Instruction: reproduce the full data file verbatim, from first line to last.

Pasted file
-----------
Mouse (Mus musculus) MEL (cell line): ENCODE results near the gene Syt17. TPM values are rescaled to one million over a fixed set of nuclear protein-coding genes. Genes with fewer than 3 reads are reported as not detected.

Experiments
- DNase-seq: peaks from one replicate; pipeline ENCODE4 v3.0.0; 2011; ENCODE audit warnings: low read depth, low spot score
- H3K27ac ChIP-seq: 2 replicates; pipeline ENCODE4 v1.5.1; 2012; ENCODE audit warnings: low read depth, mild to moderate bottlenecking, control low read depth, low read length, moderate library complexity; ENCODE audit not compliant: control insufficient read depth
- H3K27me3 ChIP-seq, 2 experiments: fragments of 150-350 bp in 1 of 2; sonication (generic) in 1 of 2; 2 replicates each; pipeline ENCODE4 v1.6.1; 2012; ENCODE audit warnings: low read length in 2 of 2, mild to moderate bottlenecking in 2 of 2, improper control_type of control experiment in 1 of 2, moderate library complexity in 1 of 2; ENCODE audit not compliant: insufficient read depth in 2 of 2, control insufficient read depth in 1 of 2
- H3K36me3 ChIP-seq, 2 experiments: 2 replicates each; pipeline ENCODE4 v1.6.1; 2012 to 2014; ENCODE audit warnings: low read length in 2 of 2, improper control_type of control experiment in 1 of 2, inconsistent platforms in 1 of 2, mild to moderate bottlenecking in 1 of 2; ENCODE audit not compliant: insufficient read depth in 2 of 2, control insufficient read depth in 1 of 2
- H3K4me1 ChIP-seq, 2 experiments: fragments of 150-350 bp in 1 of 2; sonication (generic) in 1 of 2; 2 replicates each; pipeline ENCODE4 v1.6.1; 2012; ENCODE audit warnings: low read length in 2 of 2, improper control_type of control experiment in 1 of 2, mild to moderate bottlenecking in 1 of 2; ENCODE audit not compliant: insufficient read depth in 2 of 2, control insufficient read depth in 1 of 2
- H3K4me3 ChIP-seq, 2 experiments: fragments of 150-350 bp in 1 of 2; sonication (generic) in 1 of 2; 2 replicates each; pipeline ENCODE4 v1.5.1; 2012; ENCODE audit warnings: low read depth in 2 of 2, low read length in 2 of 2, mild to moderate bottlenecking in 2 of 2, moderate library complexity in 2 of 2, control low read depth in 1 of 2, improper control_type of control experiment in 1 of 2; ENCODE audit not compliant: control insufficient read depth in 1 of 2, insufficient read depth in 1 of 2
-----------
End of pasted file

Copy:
Mouse (Mus musculus) MEL (cell line): ENCODE results near the gene Syt17. TPM values are rescaled to one million over a fixed set of nuclear protein-coding genes. Genes with fewer than 3 reads are reported as not detected.

Experiments
- DNase-seq: peaks from one replicate; pipeline ENCODE4 v3.0.0; 2011; ENCODE audit warnings: low read depth, low spot score
- H3K27ac ChIP-seq: 2 replicates; pipeline ENCODE4 v1.5.1; 2012; ENCODE audit warnings: low read depth, mild to moderate bottlenecking, control low read depth, low read length, moderate library complexity; ENCODE audit not compliant: control insufficient read depth
- H3K27me3 ChIP-seq, 2 experiments: fragments of 150-350 bp in 1 of 2; sonication (generic) in 1 of 2; 2 replicates each; pipeline ENCODE4 v1.6.1; 2012; ENCODE audit warnings: low read length in 2 of 2, mild to moderate bottlenecking in 2 of 2, improper control_type of control experiment in 1 of 2, moderate library complexity in 1 of 2; ENCODE audit not compliant: insufficient read depth in 2 of 2, control insufficient read depth in 1 of 2
- H3K36me3 ChIP-seq, 2 experiments: 2 replicates each; pipeline ENCODE4 v1.6.1; 2012 to 2014; ENCODE audit warnings: low read length in 2 of 2, improper control_type of control experiment in 1 of 2, inconsistent platforms in 1 of 2, mild to moderate bottlenecking in 1 of 2; ENCODE audit not compliant: insufficient read depth in 2 of 2, control insufficient read depth in 1 of 2
- H3K4me1 ChIP-seq, 2 experiments: fragments of 150-350 bp in 1 of 2; sonication (generic) in 1 of 2; 2 replicates each; pipeline ENCODE4 v1.6.1; 2012; ENCODE audit warnings: low read length in 2 of 2, improper control_type of control experiment in 1 of 2, mild to moderate bottlenecking in 1 of 2; ENCODE audit not compliant: insufficient read depth in 2 of 2, control insufficient read depth in 1 of 2
- H3K4me3 ChIP-seq, 2 experiments: fragments of 150-350 bp in 1 of 2; sonication (generic) in 1 of 2; 2 replicates each; pipeline ENCODE4 v1.5.1; 2012; ENCODE audit warnings: low read depth in 2 of 2, low read length in 2 of 2, mild to moderate bottlenecking in 2 of 2, moderate library complexity in 2 of 2, control low read depth in 1 of 2, improper control_type of control experiment in 1 of 2; ENCODE audit not compliant: control insufficient read depth in 1 of 2, insufficient read depth in 1 of 2